Snopes recently declared the claim to be “false," citing a statement from Boston College professor and Hagiography Society President Catherine M. Mooney, who said that “Saint Corona has not been known as the patron saint of pandemics.”

The story may be somewhat more complicated than a simple case of wishful misinformation, however.  In a recent statement to Reuters, a representative for the Cathedral of Aachen indicated that there is a tradition specific to Germany of invoking St. Corona for protection against plagues, in addition to calling upon her for the protection of lumberjacks (a patronage stemming from the circumstances of her martyrdom). The German cathedral actually houses the relics of St. Corona, which it has taken out of storage and is preparing to display for public veneration, saying that the virus has brought renewed interest in the formerly obscure saint.

It is difficult to say how widespread the association between St. Corona and disease was before the current COVID-19 pandemic gripped the world's attention. 

What is clear, however, is that interest in and devotion to the saint has increased dramatically over the past several weeks — especially in Rhode Island. A glance at Google trend statistics indicates that searches for “St. Corona” have skyrocketed since the week of March 8, and that Rhode Island has had one of the highest search rates for the term in the entire country.

Several Catholics throughout the nation have seized upon the opportunity to invoke St. Corona for their own COVID related concerns. 

In New Mexico, for instance, Catholic artists whose livelihoods have been affected by the pandemic have organized a digital art show scheduled to take place on her upcoming feast day, with icons and other imagery of the saint being the principle attraction. 

Sean Wells y Delgado, a fifth-generation Spanish colonial artist who practices the retablo style of iconographic art, recently spoke to Rhode Island Catholic about her involvement with the show. 

“I did as much research as I could about St. Corona,” she says. 

“I really wanted to make sure that the patronage was real before I started the artwork.” 

In her investigation, Wells uncovered a surprisingly local connection between the saint and New Mexico's cowboy culture. 

“Apparently, pilgrim cattle farmers would invoke St. Corona to protect their herds from disease,” she explains.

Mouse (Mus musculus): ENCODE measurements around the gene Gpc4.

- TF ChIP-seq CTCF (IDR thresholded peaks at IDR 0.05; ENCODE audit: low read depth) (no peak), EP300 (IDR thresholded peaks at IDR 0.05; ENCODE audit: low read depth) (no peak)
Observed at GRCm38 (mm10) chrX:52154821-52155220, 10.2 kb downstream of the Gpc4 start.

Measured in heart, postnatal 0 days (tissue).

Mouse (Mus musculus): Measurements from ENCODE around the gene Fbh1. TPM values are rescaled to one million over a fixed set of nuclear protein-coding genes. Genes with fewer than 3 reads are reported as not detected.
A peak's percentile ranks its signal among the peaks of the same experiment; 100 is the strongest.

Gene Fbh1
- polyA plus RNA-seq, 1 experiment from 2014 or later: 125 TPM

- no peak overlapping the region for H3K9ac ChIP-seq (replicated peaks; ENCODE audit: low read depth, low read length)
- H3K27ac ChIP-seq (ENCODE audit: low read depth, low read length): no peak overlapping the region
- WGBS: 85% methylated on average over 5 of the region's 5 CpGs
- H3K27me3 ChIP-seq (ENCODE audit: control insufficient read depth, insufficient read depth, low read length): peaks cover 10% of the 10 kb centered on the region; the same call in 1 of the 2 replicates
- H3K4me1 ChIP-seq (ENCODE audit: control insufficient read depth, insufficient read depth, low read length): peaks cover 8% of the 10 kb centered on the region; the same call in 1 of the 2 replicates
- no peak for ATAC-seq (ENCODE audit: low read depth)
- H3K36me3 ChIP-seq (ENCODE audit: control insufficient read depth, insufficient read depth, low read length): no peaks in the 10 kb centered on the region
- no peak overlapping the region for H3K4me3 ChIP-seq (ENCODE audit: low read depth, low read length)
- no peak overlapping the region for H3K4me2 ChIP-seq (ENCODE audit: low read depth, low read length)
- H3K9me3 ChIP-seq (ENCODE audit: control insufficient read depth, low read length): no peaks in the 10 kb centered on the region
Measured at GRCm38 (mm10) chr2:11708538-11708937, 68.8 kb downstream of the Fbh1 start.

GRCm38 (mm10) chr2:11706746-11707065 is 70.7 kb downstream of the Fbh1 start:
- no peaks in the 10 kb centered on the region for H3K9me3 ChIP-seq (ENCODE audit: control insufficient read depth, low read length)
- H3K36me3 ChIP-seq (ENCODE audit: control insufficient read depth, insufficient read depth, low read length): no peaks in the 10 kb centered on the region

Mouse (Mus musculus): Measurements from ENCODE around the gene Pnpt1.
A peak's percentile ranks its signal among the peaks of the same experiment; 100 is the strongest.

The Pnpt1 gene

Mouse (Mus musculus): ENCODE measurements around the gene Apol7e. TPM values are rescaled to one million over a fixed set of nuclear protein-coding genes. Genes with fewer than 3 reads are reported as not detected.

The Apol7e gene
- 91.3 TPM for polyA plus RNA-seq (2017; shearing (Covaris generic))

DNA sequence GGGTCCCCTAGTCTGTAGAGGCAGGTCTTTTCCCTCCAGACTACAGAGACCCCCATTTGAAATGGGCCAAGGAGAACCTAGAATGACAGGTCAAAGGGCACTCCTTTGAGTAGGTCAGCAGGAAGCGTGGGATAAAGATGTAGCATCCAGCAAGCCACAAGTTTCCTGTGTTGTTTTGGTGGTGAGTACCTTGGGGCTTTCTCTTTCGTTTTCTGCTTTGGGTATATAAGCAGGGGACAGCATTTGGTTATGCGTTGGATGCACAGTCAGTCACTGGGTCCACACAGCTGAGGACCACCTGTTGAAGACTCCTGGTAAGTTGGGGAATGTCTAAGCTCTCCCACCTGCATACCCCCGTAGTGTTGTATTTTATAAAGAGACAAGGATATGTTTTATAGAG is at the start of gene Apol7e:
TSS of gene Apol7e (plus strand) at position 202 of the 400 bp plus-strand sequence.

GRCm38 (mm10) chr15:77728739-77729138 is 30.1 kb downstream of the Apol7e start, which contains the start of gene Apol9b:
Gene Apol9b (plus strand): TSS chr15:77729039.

In her retablo icon of St. Corona, Wells found subtle ways to reference the ongoing pandemic – particularly in the saint's halo, which is designed after the microscopic “crown” that gave the virus its name.

Another Catholic group calling upon the saint's patronage is the Priestly Fraternity of St. Peter, which has recently organized what they are calling the “Saint Corona Project.” 

A part of their ongoing “iMass” initiative, the project is an app-based live stream service for individuals who cannot attend Mass at their accustomed parish due to the quarantine.

In a recent interview, a representative for the organization said that the title was chosen because St. Corona “had been invoked for the plague in years past, and we felt that she could be a fitting patron for this project of helping other parishes and parishioners in this time.”

According to Dr. Arthur Urbano, a theology professor at Providence College, all of this is part of the dynamic process through which saints acquire the reputation of having a certain patronage. 

“Early Christians sought the miraculous intercession of the saints for healing and other life situations,” he says, “but there were no designated patron saints for specific illnesses or other ailments as such... As people reread, retold, and reheard ancient martyrdom accounts and lives of the saints, certain key aspects of their stories leapt out that led to associating that saint with a specific ailment.” 

Whether or not the new patronage will stick for St. Corona remains to be seen. 

In the meantime, it certainly doesn't hurt to spend some time reflecting on a courageous young woman who gave her life for the faith — and if we can also enlist her aid against the ongoing pandemic, so much the better.